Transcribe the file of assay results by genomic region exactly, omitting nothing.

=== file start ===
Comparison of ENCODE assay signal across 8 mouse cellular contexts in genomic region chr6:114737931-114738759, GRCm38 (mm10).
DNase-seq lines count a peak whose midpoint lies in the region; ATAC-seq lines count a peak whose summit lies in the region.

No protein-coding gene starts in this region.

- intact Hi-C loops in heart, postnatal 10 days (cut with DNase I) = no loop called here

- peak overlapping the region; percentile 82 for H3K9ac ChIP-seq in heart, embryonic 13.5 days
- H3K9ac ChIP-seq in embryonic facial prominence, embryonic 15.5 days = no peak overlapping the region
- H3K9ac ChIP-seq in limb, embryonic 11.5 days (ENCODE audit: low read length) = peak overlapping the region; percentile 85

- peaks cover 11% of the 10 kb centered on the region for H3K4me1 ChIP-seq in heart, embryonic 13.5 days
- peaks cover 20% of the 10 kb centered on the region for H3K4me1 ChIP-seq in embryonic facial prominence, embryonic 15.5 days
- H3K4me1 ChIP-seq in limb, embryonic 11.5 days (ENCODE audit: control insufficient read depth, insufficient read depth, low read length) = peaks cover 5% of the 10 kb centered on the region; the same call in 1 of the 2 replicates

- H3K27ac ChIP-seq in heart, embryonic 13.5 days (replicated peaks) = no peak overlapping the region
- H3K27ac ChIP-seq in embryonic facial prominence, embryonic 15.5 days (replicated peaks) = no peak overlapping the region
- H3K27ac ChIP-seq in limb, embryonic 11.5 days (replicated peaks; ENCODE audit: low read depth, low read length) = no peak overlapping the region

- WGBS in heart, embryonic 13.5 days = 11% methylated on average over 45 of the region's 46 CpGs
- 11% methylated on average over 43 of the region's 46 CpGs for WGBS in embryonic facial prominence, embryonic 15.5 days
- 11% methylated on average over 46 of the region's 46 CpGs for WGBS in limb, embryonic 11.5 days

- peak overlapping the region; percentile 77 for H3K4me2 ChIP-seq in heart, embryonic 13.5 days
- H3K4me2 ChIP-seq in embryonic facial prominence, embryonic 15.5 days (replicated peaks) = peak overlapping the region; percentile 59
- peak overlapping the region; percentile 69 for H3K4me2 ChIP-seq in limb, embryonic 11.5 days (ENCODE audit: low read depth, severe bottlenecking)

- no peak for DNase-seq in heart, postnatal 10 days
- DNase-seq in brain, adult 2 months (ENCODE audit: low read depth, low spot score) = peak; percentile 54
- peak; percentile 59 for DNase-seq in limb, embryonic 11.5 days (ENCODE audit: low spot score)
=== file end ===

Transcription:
Comparison of ENCODE assay signal across 8 mouse cellular contexts in genomic region chr6:114737931-114738759, GRCm38 (mm10).
DNase-seq lines count a peak whose midpoint lies in the region; ATAC-seq lines count a peak whose summit lies in the region.

No protein-coding gene starts in this region.

- intact Hi-C loops in heart, postnatal 10 days (cut with DNase I) = no loop called here

- peak overlapping the region; percentile 82 for H3K9ac ChIP-seq in heart, embryonic 13.5 days
- H3K9ac ChIP-seq in embryonic facial prominence, embryonic 15.5 days = no peak overlapping the region
- H3K9ac ChIP-seq in limb, embryonic 11.5 days (ENCODE audit: low read length) = peak overlapping the region; percentile 85

- peaks cover 11% of the 10 kb centered on the region for H3K4me1 ChIP-seq in heart, embryonic 13.5 days
- peaks cover 20% of the 10 kb centered on the region for H3K4me1 ChIP-seq in embryonic facial prominence, embryonic 15.5 days
- H3K4me1 ChIP-seq in limb, embryonic 11.5 days (ENCODE audit: control insufficient read depth, insufficient read depth, low read length) = peaks cover 5% of the 10 kb centered on the region; the same call in 1 of the 2 replicates

- H3K27ac ChIP-seq in heart, embryonic 13.5 days (replicated peaks) = no peak overlapping the region
- H3K27ac ChIP-seq in embryonic facial prominence, embryonic 15.5 days (replicated peaks) = no peak overlapping the region
- H3K27ac ChIP-seq in limb, embryonic 11.5 days (replicated peaks; ENCODE audit: low read depth, low read length) = no peak overlapping the region

- WGBS in heart, embryonic 13.5 days = 11% methylated on average over 45 of the region's 46 CpGs
- 11% methylated on average over 43 of the region's 46 CpGs for WGBS in embryonic facial prominence, embryonic 15.5 days
- 11% methylated on average over 46 of the region's 46 CpGs for WGBS in limb, embryonic 11.5 days

- peak overlapping the region; percentile 77 for H3K4me2 ChIP-seq in heart, embryonic 13.5 days
- H3K4me2 ChIP-seq in embryonic facial prominence, embryonic 15.5 days (replicated peaks) = peak overlapping the region; percentile 59
- peak overlapping the region; percentile 69 for H3K4me2 ChIP-seq in limb, embryonic 11.5 days (ENCODE audit: low read depth, severe bottlenecking)

- no peak for DNase-seq in heart, postnatal 10 days
- DNase-seq in brain, adult 2 months (ENCODE audit: low read depth, low spot score) = peak; percentile 54
- peak; percentile 59 for DNase-seq in limb, embryonic 11.5 days (ENCODE audit: low spot score)